Okami's greatest quality is its original gameplay, which is unlike anything in gaming history. You are Amaterasu, a Goddess who has taken the shape of a white wolf from legend. When Japan is covered in darkness due to the monster Orochi, Amaterasu is given the task of cleansing the land with the power of the Celestial Brush, which is the unique gameplay feature of Okami.

When holding onto the shoulder button, a canvas covers the screen and you are given control of a calligraphy brush. As you progress through the game, you learn abilities that give your brush different functions. For example, drawing a line through an enemy or an obstacle will cut it in half. Drawing a circle with a line coming from it creates a bomb, and drawing a swirl creates a gust of wind. Abilities like this are creatively employed throughout the game, where you are required to use them to advance through the story. They will even serve you in battle. The Celestial brush is a lot of fun to handle, and definitely the best part about Okami.

Equally impressive is its presentation, which is cel-shaded glory at its best. The art style is very reminiscent of traditional Japanese sumi-e, which are the ink-illustrations you typically see in history books. While it has a light-hearted, animated feel to it, Okami manages to push aesthetics to its limits and become a magnificent and beautifully rendered game.

What I really admired about this game was its touching story, the memorable characters, and the length that resulted from all this. Just when you think the adventure has come to an end, a whole new adventure begins, giving you 40+ hours of gameplay in one playthrough. From the smart-mouthed Issun, to the goofy yet heroic warrior Susano, you really come to admire these characters by the time Okami's touching ending comes around.

If you missed this game, all I've got to say is...shame on you. Gamers always whine about originality, but they're the ones not buying enough of games like Okami. If you really consider yourself a gamer, you'll go out and try this game now.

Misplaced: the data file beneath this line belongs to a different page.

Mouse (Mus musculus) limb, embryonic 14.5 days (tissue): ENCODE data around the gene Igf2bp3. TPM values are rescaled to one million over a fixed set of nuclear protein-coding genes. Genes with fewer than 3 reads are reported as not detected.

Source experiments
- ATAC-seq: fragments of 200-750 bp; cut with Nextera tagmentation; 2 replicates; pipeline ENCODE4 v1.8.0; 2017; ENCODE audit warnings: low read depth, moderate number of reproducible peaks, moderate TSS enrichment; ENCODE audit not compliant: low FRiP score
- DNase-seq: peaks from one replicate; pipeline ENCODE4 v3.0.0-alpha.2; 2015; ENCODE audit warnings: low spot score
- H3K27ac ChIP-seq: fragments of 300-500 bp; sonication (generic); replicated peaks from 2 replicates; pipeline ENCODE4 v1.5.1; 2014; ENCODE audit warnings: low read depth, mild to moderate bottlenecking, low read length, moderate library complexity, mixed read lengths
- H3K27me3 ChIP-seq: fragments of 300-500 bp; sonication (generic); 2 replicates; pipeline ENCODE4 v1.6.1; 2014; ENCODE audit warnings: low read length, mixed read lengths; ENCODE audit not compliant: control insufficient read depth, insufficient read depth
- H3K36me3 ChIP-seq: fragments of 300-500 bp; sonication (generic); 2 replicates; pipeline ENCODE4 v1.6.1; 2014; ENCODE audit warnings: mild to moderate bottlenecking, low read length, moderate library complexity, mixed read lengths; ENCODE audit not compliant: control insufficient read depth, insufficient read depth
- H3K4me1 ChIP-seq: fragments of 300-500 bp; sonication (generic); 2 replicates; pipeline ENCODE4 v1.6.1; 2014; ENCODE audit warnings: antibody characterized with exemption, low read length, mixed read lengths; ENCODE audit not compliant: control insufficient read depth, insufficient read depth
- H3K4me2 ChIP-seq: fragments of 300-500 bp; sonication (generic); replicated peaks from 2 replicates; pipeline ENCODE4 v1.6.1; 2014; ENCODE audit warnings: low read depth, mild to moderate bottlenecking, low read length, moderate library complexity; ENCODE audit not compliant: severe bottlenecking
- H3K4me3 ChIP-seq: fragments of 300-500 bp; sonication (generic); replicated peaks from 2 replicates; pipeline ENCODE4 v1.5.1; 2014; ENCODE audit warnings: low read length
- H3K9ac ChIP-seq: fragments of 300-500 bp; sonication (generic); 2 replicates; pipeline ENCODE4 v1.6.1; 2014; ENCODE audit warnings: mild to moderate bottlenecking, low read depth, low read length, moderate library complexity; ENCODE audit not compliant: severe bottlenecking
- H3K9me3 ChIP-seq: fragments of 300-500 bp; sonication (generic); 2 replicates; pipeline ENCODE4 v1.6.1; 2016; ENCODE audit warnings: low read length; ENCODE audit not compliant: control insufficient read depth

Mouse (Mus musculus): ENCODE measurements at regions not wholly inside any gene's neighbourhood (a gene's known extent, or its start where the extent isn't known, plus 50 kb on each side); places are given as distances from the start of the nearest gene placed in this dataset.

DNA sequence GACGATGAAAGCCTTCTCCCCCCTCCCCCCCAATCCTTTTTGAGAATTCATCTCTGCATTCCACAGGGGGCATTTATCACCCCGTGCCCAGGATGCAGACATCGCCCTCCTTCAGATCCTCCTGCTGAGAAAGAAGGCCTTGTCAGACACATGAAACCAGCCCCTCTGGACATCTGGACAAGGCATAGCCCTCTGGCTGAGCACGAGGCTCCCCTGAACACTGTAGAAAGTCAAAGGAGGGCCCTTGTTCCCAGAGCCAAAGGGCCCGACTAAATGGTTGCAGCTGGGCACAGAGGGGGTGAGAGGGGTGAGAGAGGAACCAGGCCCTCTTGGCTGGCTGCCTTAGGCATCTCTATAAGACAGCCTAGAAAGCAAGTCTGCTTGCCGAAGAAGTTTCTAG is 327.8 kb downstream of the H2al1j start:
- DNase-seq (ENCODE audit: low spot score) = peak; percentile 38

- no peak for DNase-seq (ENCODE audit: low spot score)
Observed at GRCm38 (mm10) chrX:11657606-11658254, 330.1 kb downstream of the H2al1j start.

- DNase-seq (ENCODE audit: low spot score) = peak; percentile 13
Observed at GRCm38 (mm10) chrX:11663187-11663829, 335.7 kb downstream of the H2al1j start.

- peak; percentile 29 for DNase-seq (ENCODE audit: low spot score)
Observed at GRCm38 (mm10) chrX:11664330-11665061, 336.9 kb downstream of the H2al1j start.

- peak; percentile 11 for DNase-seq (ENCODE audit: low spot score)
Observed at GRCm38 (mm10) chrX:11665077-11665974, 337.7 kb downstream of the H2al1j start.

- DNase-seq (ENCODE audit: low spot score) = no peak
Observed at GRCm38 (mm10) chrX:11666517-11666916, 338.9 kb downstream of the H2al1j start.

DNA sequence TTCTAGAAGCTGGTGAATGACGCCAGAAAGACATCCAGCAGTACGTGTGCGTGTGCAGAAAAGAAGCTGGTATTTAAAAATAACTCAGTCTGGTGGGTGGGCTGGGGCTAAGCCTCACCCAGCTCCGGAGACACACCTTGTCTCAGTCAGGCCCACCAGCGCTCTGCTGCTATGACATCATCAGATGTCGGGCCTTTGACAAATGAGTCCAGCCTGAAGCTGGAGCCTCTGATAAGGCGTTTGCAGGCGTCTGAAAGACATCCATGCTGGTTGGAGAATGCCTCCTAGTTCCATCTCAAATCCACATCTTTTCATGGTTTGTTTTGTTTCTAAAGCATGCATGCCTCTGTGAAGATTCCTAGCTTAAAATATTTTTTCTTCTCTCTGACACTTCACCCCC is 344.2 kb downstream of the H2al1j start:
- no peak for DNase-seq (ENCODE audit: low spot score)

Final Fantasy VI

Here's the game I named the best Final Fantasy in the series. I'd rather not repeat myself, so I'm just going to carry over some of the important bits from my other article.

Final Fantasy VI is the best Final Fantasy in the series and definitely one of the greatest RPG's of its generation. No game has ever come close to its level of creativity and depth, even beyond the 16-bit era. I think what really puts this at the top for me is its incredible ensemble of characters, which is arguably the best cast of characters in the entire series. FFVI is unique in that it has no designated main character; each character is given a significant amount of backstory and each has their moment to shine. You really grew to like these characters, and given their unique innate abilities, the party combinations were endless.

Though, just as note-worthy are the villains, who absolutely ooze personality. Side character Ultros is especially great, with his ill-timed jokes and showing up at inappropriate moments. Never has a Final Fantasy been as lively and likeable as this. Though, the main villain obviously takes the spotlight here. Kefka, who looks and acts like a clown, is as insane as he appears. Reminiscent of the Joker, Kefka enjoys the sight of innocent people suffering and much prefers to laugh and hop around childishly than to take anything he does seriously. Kefka's unorthodox nature definitely puts him up there as one of, if not the best villain in the series.

The plot itself is an incredible piece of story-telling, and memorable scenes like the opera house scene, the phantom train sequence, and the final battle are truly unforgettable. Its RPG gameplay mechanics are deep, enjoyable, and highly addictive. You'll get hours and hours of optional content, especially near the end-game. It's amazing how much they fit onto one little cartridge. With colorful graphics and an incredible soundtrack to round things off, it's no mystery why I consider Final Fantasy VI to be the greatest Final Fantasy of all time.

I remember starting this game with little to no expectations. I was still relatively new to the series, after all. Needless to say, I was pleasantly surprised. FFVI opened a new world for me. It turned me towards the world of SNES era RPG's and influenced me to try all of the games that came before it. Since then, I've come to love the genre, and for that, I'm thankful.